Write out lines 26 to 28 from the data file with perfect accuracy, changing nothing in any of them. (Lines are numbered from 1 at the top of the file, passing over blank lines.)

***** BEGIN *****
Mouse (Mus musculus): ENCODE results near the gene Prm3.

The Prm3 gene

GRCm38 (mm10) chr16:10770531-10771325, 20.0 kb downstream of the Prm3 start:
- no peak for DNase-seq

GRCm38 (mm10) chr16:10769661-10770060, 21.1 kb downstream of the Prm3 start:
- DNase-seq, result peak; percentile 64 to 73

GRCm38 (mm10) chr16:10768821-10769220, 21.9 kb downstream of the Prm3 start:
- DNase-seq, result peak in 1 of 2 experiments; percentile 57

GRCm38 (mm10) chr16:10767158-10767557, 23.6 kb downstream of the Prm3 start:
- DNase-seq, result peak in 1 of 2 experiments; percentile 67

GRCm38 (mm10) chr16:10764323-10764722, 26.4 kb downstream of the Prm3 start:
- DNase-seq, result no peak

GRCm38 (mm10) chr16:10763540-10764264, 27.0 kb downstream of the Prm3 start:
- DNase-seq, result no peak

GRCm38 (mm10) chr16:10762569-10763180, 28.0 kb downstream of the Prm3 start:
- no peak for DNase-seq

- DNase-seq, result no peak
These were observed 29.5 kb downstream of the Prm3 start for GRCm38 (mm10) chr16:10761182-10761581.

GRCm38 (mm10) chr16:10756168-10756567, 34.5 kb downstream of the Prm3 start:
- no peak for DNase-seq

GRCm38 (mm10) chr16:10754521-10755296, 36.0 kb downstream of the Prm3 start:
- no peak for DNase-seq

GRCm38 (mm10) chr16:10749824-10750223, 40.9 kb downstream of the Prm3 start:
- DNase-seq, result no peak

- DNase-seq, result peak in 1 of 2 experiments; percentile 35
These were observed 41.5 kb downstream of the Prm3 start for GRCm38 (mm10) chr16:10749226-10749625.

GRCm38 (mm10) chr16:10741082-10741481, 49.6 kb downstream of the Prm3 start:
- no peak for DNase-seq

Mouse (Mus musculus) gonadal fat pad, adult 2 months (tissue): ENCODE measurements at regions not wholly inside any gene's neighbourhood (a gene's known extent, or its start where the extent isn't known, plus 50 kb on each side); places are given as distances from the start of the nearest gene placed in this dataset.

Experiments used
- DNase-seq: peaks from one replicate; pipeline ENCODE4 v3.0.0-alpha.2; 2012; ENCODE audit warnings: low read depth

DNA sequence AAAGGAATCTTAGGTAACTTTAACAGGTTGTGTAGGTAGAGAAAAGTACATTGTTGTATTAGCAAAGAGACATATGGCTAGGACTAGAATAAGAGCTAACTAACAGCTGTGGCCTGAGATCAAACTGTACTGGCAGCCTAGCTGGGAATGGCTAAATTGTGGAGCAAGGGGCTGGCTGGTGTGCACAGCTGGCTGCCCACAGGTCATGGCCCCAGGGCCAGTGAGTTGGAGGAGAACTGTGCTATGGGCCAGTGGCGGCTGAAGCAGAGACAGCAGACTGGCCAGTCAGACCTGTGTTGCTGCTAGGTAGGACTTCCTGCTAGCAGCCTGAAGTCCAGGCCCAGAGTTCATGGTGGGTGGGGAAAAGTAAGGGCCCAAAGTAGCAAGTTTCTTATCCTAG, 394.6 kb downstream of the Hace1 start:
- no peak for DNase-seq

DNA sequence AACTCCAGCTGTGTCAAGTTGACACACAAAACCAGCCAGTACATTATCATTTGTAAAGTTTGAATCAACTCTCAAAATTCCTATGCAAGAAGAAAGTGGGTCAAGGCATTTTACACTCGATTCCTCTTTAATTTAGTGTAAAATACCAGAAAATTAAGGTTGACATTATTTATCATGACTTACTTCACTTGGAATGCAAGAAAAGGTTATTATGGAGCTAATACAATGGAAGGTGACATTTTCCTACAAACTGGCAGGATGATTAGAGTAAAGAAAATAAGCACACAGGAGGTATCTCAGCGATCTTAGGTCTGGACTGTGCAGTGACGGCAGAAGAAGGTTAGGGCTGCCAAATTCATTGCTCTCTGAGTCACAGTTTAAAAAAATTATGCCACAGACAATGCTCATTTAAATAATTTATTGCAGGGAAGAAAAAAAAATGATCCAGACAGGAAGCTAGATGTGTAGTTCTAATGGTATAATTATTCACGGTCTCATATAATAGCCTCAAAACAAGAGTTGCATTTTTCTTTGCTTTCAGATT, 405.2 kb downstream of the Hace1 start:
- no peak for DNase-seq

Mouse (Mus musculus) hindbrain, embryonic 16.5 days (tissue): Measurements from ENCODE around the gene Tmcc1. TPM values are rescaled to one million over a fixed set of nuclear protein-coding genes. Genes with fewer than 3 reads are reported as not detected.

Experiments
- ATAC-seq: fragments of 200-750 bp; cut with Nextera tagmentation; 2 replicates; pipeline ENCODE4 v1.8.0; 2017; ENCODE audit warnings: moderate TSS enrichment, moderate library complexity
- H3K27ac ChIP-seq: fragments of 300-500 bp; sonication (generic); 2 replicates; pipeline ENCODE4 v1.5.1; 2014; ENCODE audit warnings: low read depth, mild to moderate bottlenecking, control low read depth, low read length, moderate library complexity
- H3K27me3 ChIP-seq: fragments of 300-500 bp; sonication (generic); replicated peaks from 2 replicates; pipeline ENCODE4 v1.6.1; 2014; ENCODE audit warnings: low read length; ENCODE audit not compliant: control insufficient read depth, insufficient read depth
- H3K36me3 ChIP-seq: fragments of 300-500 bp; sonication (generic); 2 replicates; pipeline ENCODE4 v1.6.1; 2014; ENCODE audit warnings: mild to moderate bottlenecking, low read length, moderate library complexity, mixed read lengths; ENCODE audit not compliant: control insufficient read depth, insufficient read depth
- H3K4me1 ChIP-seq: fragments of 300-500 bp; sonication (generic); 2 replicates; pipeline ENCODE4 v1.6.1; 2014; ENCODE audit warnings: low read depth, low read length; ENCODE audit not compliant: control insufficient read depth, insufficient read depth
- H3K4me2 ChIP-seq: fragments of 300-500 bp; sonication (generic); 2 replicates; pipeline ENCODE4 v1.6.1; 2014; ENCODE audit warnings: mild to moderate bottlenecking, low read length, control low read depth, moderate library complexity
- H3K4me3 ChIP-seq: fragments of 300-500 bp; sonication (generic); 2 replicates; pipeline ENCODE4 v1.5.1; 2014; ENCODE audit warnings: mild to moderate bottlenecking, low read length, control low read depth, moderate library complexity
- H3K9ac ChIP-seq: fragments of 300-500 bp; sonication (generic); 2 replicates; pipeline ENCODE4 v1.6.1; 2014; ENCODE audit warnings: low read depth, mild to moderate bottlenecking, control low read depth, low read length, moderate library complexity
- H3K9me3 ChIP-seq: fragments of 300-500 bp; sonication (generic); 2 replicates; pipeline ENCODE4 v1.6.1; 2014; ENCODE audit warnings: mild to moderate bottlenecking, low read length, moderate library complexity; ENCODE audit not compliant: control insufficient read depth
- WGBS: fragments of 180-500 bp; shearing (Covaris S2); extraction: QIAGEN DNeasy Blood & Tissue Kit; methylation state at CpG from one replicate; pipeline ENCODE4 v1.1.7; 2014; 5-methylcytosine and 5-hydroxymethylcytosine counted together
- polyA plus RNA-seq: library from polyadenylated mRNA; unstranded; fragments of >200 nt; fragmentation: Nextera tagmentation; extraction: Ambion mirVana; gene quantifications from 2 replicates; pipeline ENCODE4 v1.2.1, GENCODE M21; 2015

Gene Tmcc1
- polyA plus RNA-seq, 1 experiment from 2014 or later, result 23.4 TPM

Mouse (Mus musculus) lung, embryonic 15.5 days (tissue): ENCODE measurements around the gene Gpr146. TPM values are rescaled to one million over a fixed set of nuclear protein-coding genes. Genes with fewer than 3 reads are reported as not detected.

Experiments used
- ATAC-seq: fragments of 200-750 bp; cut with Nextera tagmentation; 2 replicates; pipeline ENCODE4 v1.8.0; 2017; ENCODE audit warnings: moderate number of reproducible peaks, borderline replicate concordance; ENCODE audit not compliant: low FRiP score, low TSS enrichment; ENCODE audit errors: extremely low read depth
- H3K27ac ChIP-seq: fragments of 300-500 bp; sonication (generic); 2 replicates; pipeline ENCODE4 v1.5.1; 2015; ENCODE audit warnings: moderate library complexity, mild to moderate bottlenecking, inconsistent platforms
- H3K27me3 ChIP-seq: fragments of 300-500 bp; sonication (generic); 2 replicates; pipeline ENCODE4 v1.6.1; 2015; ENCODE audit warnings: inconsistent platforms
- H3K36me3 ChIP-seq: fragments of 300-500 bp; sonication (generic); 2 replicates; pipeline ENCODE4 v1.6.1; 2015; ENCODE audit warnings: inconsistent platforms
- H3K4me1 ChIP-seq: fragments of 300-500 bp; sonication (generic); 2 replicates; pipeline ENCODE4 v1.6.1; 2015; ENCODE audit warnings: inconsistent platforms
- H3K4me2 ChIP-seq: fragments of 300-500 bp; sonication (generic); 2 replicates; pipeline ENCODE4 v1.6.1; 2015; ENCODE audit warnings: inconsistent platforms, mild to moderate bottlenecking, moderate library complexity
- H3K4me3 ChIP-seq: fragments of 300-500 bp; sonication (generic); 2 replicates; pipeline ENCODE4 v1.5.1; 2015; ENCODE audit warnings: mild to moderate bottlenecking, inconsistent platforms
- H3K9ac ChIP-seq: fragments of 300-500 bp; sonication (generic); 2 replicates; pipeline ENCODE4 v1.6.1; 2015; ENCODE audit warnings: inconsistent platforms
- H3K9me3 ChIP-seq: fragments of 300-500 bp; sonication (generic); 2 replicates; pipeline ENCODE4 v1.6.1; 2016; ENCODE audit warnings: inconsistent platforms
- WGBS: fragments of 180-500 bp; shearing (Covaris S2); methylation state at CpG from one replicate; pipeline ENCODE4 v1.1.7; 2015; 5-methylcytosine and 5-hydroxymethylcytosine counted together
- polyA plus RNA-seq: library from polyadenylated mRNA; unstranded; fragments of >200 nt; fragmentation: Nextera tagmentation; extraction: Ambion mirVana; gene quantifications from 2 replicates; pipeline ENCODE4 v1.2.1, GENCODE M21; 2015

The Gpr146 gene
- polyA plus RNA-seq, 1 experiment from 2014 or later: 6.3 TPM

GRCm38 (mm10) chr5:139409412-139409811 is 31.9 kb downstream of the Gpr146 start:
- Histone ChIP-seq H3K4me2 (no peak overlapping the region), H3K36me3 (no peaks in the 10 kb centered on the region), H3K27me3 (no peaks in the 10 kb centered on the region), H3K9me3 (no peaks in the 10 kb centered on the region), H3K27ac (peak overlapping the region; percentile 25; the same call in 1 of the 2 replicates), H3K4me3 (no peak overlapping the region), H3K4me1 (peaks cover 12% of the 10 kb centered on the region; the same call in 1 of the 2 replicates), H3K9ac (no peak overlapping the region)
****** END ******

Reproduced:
These were observed 41.5 kb downstream of the Prm3 start for GRCm38 (mm10) chr16:10749226-10749625.

GRCm38 (mm10) chr16:10741082-10741481, 49.6 kb downstream of the Prm3 start:
- no peak for DNase-seq